|Dimensions||8185μm x 8185μm|
The objective of the European project ADAMO was to validate the potential of small, low-cost adaptive antennas for HIPERLAN I (= ESTI standard for wireless LANs) modems. Improvement of performance and reduction of power consumption are the expected benefits of adaptability.
Instead of using a complex, high-speed (47 Msamples/ s) adaptive equalizer (= digital transversal filter) to mitigate the detrimental effects of intersymbol interference caused by multipath propagation, spatial filtering is applied by appropriately weighting and combining the RF signals from three independent antennas.
This beam-forming network realized with analog phase shifters and amplifiers consumes considerably reduced power compared to a digital equalizerbased solution.
IIS' contribution was the implementation of the digital signal processing algorithm for the computation of the combiner coefficients of the adaptive antenna. A dedicated ASIC - the AdAnTE chip - has been designed. This high-speed digital chip with 780,000 transistors calculates the set of coefficients on a linear systolic array of pipelined CORDIC (COordinate Rotation DIgital Computer) processor elements in less than one microsecond.
IP Core for Real-Time Solution of Least-Squares Problems using CORDIC and QRD-RLS
The famous least-squares method was introduced by Gauss in 1795 for the use in survey evaluation and astronomical calculations. Nowadays image processing, robotics or communications are requiring realtime solutions of least-squares problems.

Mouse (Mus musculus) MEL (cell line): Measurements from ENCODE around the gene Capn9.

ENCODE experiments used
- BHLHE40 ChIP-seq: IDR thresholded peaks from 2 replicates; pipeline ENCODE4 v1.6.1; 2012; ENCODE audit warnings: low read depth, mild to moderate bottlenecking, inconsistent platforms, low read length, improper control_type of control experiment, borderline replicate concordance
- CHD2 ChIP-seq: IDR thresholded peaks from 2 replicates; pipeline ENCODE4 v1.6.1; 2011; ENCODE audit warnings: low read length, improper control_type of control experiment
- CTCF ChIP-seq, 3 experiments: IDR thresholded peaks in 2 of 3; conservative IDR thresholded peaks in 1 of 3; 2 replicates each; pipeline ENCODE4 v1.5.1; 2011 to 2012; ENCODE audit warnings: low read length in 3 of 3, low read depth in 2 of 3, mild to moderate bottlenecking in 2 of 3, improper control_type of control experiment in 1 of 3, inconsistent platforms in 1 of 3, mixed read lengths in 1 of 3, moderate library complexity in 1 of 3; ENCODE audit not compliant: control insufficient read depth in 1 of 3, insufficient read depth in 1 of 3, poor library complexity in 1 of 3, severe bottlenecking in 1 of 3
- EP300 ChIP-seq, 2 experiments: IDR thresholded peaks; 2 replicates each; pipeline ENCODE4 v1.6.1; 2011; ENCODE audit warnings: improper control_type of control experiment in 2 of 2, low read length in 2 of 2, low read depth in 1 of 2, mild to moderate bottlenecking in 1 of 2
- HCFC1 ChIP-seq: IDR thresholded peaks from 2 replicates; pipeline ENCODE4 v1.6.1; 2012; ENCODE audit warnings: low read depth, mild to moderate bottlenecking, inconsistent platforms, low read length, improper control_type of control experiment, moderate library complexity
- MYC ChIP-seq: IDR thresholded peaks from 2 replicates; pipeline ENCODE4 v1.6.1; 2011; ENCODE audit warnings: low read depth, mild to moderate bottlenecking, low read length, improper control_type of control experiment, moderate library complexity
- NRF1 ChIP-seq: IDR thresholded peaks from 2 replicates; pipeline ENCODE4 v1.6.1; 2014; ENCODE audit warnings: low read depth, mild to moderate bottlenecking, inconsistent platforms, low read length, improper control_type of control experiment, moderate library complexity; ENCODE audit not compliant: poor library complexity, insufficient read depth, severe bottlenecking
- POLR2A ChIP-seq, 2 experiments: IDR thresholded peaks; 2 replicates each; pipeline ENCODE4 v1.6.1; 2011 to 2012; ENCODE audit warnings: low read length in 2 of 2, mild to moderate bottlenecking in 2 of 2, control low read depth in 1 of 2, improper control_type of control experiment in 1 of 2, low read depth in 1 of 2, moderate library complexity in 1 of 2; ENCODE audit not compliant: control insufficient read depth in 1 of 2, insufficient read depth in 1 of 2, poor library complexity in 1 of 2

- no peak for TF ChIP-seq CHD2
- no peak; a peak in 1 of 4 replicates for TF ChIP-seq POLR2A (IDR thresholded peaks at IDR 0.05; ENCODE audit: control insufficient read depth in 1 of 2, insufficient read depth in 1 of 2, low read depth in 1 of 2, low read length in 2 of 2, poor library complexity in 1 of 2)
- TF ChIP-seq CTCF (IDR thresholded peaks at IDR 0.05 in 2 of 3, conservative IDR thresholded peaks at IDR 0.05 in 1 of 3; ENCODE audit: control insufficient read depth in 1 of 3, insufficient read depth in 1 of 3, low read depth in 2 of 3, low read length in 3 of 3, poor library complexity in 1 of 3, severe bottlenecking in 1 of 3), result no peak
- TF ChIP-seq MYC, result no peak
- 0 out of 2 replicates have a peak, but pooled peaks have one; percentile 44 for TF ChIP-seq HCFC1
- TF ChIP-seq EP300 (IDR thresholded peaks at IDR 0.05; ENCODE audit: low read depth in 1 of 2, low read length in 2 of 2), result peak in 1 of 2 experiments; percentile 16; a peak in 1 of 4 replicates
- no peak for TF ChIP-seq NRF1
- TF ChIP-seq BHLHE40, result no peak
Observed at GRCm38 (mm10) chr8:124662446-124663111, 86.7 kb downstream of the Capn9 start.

This project arose from the development of a wireless LAN receiver using an adaptive antenna array. The amplitudes and phases of the antenna mixer are determined by comparing received training sequences to the expected undisturbed data. By far the most expensive part of the processing is the least-squares calculation. The combination of QR (triangular) decomposition and recursive least-squares computation is known as the QRD-RLS algorithm (QR-Decomposition Recursive-Least-Square). It is robust, effective, and an implementation using CORDIC processors maps very well to VLSI.
The developed processor array is reusable as an IP core since it is largely scalable. A graphical user interface simplifies to handle all parameters: Transformations from fully parallel to fully sequential processing through several circuit levels can be selected. This enables customizations that closely meet the requested throughput with minimal area consumption. A preview shows the resulting architecture as well as the arrays overall area. Finally, the array is exported as Matlab and VHDL source.